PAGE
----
Although I already did some work in the intersection of theory and simulation I'm still very new to this field and I need some guidance. If anybody can give some recommendations for introductory literature about computational science and how to plan scientific software I appreciate it. Below are some more concrete questions.
During the work for my thesis I did and still do numerical simulations of a quantum-mechanical system and I encountered the following problem. Basically, the three important steps of these simulations are: solving a system of ODEs, computation of physical observables using this solution, and plotting of the observables. My first question is, when it comes to writing the software what is the best practice for the separation of these steps? Should a program do all of these steps or is it better to divide the steps between different scripts and save the data in between?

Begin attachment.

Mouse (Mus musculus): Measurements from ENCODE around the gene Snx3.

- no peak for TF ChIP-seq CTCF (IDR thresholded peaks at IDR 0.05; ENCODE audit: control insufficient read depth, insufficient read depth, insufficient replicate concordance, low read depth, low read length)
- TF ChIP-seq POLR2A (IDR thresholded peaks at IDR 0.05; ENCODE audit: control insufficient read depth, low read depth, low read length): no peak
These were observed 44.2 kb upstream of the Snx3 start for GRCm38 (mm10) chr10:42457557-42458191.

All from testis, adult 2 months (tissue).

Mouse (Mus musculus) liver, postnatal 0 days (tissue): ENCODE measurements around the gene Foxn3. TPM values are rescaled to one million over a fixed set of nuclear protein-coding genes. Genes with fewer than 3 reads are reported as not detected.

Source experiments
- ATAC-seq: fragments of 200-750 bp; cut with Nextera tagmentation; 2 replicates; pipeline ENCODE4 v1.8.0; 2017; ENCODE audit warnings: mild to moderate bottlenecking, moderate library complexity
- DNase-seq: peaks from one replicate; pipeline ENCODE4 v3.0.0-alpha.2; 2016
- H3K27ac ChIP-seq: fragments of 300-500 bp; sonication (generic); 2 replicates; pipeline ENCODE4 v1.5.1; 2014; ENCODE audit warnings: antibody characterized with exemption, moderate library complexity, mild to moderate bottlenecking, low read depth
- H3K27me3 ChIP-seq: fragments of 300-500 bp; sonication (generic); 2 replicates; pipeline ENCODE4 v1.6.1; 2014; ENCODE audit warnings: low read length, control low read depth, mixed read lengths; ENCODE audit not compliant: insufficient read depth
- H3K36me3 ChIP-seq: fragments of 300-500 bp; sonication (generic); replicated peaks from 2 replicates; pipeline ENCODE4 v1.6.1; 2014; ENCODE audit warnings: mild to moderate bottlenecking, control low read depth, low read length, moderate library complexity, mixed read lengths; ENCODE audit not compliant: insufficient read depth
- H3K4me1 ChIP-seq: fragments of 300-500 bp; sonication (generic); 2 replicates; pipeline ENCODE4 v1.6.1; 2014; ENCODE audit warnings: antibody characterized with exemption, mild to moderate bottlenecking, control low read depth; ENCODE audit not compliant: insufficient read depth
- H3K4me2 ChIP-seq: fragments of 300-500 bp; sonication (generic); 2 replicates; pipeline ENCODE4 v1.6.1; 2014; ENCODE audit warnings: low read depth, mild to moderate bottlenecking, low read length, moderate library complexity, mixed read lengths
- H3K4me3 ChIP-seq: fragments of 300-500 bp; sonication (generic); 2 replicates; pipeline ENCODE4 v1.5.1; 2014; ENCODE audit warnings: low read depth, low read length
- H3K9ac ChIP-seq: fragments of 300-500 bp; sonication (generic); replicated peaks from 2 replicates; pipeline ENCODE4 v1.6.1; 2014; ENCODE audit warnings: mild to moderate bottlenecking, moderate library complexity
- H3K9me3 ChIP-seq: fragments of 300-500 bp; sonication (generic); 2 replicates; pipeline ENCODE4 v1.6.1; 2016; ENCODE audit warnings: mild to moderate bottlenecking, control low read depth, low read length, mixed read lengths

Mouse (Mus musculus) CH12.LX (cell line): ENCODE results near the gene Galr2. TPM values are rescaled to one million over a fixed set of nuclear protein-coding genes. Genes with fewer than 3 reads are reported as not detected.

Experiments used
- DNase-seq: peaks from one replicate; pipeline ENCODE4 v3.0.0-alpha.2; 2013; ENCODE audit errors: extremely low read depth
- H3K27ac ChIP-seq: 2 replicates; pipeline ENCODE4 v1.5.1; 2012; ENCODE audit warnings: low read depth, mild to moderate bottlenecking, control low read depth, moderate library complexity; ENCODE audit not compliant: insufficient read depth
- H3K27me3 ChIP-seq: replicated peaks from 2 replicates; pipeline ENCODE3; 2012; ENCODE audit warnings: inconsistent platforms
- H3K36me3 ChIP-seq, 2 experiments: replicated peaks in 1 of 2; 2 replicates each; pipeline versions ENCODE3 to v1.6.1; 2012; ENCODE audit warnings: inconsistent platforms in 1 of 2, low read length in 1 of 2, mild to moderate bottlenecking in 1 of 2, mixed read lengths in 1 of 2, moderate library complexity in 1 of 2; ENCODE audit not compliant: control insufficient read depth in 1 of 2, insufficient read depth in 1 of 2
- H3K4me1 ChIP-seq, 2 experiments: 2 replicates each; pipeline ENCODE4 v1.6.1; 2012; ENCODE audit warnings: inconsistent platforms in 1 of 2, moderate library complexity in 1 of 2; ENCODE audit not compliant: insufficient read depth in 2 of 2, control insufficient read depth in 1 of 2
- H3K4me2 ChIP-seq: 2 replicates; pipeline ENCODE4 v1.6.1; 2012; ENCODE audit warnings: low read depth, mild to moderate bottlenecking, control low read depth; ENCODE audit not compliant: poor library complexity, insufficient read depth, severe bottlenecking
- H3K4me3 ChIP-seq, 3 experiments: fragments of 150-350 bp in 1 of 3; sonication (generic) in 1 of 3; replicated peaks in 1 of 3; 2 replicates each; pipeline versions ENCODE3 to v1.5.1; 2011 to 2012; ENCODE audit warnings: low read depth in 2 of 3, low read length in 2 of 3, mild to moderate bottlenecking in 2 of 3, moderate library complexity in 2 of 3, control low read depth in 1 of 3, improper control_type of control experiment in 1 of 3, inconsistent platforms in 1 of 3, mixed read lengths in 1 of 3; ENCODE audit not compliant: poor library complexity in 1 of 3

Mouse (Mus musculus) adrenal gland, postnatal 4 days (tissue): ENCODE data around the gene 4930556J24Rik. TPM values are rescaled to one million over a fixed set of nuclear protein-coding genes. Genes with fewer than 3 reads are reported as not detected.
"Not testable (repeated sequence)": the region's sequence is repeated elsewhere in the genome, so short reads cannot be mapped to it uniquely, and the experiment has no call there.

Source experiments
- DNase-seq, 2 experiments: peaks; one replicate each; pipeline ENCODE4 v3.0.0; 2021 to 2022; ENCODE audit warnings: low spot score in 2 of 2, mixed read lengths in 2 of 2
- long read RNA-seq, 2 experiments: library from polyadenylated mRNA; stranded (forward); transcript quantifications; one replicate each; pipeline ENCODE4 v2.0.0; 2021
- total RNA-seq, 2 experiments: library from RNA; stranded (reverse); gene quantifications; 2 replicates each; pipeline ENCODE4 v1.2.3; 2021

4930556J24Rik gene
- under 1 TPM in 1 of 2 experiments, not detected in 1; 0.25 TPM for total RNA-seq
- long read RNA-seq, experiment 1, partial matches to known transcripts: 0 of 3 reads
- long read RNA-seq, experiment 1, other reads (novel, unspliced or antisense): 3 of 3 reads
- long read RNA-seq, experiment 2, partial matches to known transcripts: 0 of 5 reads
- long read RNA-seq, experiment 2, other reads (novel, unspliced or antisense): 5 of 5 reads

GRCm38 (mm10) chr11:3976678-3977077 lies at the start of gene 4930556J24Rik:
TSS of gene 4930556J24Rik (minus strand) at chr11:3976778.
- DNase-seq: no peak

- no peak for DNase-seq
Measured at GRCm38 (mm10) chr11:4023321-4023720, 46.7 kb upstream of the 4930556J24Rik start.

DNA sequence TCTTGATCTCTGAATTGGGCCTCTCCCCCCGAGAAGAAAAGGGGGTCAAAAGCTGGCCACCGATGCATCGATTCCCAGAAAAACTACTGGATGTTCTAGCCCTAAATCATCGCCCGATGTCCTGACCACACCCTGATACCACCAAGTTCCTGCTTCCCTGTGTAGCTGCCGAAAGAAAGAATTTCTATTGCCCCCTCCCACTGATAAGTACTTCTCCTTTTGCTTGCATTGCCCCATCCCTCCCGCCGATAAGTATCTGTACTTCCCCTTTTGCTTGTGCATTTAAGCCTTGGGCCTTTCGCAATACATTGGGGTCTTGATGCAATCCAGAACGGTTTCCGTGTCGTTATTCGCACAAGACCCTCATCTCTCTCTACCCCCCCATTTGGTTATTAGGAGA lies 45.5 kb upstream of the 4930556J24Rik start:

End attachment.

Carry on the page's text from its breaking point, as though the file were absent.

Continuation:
My concern is that my current approach is chaotic and not efficient. My first scripts did all the steps in one go. When the ODE solver took a lot of time for the solution, I changed the script to save the raw solution for later purposes. My current approach is to calculate the solution and the quantities of interest in one go, and save the data to text files. The plotting is done by separate scripts. Currently it takes me about 0.5-3h to revise a figure and imho this is very slow.
Since there are a lot of parameters, there is a lot of room for choosing which variables are fixed, which are varied, what the x-axis is, and so forth. This led me to write a lot of small scripts each tailored to a specific region of the parameter space and a specific choice of observables which subsequently led to a complicated and fragmented folder and file structure. Is this a good style or should one choose to write programs that cover all possible cases and observables?